Tribunal Strikes Down SIMI Ban – But Communalism Continues in Courts

On 5 August 2008, the Unlawful Activities (Prevention) Tribunal headed by Justice Geeta Mittal struck down the ban on SIMI. The judgement was greeted in characteristic fashion by the Hindu Right led by the BJP and a major section of the corporate media, who cried hoarse that SIMI is a terrorist outfit – no matter what the evidence says. However, this was expected from the Hindutva brigade and its corporate propagandists. Mukul Kesavan, in his column in The Telegraph on 7 August wrote-"There is something reassuring about a mainstream judge....resisting the anxieties of the time, to insist that the government meets the standards of evidence set out in the law. The reason this is important is because it allows us to re-invest our faith in the system." Justice Mittal’s verdict was indeed a valiant one considering the tense atmosphere created by the Bangalore and Ahmedabad blasts and with investigating agencies hinting at a possible SIMI involvement(though without any proof) in both the outrages. But unfortunately for Kesavan and others who seek reassurances to “reinvest our faith in the system”, the day before the article was published (presumably after it was written), the Supreme Court reinforced the ban and sought a reply from SIMI – in effect characteristically putting the onus on the accused to prove his innocence, thus turning on its head the judicial norm of “assumed innocent till proven guilty.” The very next day Justice B N Aggarwal, the second senior-most member of the judicial aristocracy refused to hear the Ghaziabad General Provident Fund scam when confronted by senior lawyer Shanti Bhushan after the judge refused to allow proceedings against the accused judges without the permission of the Chief Justice of India. And on 8 August, in line with the anti-people judgement in the Singur land acquisition case by the Kolkata High Court, the Supreme Court gave the go ahead to the Posco and Sterlite projects in Orissa, in spite of overwhelming opposition of the local people. Those verdicts, if anything, reinforced the increasingly anti-people bent and character of the Indian judiciary.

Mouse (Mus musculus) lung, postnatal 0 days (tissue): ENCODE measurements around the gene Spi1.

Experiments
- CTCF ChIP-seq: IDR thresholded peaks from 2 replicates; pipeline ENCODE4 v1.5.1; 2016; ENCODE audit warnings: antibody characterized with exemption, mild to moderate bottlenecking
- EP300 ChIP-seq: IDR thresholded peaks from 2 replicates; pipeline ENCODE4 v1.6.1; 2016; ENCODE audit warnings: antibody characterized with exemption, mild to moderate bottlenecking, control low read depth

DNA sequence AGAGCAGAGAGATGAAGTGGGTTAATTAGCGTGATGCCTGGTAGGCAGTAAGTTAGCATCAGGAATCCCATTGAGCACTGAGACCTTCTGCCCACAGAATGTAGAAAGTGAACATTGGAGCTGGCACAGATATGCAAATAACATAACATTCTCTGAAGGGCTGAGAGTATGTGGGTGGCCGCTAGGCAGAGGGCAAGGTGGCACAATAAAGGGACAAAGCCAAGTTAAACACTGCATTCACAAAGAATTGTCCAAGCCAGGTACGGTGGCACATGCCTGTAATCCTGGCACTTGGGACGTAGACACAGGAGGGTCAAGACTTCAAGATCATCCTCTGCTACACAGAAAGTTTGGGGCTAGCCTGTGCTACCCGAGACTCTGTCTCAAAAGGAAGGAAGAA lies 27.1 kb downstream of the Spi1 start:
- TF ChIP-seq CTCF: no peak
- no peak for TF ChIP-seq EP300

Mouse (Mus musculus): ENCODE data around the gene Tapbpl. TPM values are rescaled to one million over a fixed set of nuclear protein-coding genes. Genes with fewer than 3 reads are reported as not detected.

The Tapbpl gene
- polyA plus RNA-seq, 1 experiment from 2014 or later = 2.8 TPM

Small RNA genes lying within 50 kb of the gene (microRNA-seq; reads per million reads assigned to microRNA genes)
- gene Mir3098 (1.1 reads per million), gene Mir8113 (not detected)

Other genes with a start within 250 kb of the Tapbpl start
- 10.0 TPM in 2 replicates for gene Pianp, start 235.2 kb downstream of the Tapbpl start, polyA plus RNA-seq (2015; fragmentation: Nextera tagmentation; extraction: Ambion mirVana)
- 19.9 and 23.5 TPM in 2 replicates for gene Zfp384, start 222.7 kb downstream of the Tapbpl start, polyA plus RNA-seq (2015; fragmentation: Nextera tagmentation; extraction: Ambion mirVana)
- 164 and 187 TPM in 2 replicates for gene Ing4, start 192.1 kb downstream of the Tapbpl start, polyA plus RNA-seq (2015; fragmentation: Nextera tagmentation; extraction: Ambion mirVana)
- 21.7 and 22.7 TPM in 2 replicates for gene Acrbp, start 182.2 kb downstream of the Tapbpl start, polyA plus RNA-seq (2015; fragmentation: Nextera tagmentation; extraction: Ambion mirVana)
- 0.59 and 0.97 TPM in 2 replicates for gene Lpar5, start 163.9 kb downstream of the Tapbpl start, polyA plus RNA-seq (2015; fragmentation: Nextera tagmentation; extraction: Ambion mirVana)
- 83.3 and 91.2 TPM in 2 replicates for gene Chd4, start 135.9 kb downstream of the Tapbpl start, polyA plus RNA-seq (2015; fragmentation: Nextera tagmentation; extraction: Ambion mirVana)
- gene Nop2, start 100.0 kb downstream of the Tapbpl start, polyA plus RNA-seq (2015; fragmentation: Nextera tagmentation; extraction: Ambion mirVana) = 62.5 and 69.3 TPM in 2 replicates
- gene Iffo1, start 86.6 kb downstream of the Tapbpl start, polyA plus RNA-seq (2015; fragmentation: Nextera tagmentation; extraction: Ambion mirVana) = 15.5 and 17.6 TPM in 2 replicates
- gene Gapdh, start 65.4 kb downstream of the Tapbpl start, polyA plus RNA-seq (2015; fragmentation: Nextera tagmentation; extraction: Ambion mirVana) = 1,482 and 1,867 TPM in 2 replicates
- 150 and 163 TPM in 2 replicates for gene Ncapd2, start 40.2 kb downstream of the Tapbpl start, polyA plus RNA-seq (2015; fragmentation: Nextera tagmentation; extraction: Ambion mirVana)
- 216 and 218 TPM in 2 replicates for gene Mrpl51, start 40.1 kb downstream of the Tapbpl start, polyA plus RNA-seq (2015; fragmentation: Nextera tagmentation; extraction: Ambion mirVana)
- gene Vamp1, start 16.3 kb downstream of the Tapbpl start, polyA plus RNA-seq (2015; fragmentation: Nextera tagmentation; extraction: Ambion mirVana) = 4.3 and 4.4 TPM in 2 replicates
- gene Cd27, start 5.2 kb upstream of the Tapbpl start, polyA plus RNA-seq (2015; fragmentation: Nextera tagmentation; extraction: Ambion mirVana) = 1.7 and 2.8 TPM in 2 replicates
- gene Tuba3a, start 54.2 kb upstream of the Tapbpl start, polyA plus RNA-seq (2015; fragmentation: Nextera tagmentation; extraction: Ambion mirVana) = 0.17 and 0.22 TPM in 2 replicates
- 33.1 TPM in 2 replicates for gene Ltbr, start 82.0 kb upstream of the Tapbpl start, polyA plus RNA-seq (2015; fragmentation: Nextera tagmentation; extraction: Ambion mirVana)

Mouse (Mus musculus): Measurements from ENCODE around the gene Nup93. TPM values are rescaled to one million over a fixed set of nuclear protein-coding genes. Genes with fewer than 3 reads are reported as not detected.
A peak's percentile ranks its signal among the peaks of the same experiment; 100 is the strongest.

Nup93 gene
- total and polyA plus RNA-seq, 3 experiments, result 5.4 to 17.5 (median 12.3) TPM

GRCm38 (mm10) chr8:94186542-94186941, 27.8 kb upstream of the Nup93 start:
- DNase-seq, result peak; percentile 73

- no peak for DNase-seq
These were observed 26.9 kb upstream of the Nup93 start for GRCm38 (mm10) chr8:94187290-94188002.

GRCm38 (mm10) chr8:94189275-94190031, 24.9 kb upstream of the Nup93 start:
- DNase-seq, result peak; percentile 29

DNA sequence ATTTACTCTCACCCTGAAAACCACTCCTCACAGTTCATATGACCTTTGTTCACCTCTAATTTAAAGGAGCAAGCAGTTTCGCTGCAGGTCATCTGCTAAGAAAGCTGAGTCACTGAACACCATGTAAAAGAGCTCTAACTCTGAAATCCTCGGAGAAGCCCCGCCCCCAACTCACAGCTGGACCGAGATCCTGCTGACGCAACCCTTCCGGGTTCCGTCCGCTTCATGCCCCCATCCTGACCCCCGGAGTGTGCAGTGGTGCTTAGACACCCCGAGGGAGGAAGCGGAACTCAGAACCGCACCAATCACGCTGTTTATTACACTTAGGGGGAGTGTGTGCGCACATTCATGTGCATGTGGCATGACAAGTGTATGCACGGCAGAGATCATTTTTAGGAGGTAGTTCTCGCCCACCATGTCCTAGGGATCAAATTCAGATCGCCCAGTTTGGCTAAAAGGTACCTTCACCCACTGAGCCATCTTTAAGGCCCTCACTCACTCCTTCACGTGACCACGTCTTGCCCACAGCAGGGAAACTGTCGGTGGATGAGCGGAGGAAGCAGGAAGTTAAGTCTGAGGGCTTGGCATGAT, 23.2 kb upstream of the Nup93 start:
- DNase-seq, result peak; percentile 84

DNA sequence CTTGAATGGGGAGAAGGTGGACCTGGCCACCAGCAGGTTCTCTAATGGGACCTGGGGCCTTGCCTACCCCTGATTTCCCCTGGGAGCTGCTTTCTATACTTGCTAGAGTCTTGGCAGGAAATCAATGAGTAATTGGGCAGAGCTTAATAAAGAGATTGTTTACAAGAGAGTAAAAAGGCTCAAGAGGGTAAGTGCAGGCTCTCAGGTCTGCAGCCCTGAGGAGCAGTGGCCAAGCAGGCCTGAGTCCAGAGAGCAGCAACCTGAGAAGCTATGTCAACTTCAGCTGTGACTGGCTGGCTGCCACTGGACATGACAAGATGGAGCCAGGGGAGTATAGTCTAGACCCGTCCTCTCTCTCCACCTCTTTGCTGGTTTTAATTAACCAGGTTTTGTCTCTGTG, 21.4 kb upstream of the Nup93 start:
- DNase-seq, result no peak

Subsequently, the state machinery and media have gone all out to pin the blame for the Ahmedabad blasts on the SIMI. It will again take years to prove if this time around, there is any evidence to indict SIMI.

SIMI is, no doubt, a fundamentalist outfit. We are not called to agree with its views. But the persecution of its members, and branding of them as ‘terrorists’ without a shred of evidence for the last 8 years (since the ban on SIMI by the NDA Government in 2001) can never be condoned. No organization should be banned just because the state wants it banned. There should be sufficient grounds and incontrovertible evidence before an organization is declared illegal. Surely a good place to start is the VHP and the Bajrang Dal, two organizations whose overt involvement in the 2002 genocide in Gujarat is something which they themselves do not deny?

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